Korean-American professor trains clinicians on China’s Korean border
By Kelly Brooks-Staub
In rural northern China, primary care is often provided by “village doctors” or “barefoot doctors,” practitioners with little formal training who rely on traditional methods and folk medicine for healing.
“We are taking the first step in building the infrastructure of community health workers there,” says professor Miyong Kim, PhD, RN, FAAN, who is translating her knowledge of community-based participatory research in Korean-American communities for use in China.
Li Chun Yu, PhD, RN, who once worked as a postdoctoral fellow under Kim’s mentorship, is coordinating efforts at Yanbian University to educate the village doctors and strengthen their capacity to serve their communities.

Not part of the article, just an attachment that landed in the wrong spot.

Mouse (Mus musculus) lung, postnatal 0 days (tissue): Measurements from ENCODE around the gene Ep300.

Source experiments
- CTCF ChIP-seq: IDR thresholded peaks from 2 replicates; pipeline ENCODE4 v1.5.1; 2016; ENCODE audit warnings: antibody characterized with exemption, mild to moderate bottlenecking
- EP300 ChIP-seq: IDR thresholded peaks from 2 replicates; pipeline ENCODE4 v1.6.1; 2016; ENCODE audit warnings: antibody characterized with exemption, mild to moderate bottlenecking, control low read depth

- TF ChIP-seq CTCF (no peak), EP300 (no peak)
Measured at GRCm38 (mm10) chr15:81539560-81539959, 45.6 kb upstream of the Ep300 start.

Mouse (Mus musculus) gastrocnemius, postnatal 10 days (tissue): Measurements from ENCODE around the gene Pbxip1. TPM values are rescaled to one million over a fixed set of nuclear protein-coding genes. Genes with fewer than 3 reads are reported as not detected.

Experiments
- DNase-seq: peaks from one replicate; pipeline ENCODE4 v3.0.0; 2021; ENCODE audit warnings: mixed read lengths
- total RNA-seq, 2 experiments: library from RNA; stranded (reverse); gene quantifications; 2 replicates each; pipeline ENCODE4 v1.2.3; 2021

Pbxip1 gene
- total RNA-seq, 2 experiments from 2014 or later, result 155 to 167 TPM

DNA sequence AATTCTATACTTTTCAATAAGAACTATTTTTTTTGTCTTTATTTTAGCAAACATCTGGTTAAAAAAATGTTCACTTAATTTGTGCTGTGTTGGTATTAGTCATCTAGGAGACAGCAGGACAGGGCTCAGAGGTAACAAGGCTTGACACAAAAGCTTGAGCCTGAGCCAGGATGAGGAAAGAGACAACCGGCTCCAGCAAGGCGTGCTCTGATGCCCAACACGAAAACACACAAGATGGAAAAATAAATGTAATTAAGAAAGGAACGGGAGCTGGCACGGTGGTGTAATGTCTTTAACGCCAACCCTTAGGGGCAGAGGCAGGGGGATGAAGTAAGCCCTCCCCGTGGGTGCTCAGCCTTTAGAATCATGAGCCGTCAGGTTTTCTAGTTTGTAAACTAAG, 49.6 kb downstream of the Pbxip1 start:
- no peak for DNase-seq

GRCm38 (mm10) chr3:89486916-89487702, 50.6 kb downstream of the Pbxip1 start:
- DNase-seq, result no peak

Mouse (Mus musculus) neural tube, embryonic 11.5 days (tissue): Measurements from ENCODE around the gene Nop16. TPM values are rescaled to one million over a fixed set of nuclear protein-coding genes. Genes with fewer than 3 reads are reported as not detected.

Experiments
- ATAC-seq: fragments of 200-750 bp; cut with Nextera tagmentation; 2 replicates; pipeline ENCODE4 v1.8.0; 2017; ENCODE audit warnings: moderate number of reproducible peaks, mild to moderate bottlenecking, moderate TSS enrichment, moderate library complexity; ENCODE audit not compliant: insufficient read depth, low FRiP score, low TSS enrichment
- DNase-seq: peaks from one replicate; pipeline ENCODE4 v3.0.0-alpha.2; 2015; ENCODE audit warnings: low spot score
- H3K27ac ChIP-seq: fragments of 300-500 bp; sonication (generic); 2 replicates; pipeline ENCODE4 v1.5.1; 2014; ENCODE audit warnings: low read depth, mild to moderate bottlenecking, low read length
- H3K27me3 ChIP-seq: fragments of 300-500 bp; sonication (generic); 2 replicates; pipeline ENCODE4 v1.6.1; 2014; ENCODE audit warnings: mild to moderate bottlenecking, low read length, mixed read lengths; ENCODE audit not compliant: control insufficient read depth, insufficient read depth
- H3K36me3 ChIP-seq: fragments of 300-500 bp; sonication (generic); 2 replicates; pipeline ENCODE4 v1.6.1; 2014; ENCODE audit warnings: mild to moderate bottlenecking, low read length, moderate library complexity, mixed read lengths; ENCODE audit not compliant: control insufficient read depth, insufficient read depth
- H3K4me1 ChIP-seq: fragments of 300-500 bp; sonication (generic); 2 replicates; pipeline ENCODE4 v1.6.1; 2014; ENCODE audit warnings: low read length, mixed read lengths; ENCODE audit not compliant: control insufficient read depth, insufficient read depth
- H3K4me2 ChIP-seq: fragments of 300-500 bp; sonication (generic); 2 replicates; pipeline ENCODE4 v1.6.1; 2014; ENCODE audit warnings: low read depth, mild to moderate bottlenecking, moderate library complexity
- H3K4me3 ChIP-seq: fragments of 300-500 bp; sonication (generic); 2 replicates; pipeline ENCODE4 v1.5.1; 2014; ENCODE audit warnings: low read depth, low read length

Last October, Kim traveled to Yanbian for a week-long training for village doctors. The focus: managing chronic diseases, especially for patients in rural settings. More than 50 healthcare providers attended the 2009 training, and more than 140 have been through the program since its inception.
Located near the Chinese-Korean border, Yambian is the only university in China that employs Korean and Chinese as official languages. This makes Kim a perfect fit for the program: She instructs her students in Korean or English, with a Chinese translator close at hand.
Kim plans to return this June for a week-long training on care for diabetes patients. Accompanying her will be three Hopkins nursing students, conducting research as part of the Minority Global Health Disparities Research Training Program. It’s just the beginning of a long partnership, as Kim and Li are seeking NIH funding to compare care for high blood pressure patients in U.S.-Korean and Chinese-Korean populations.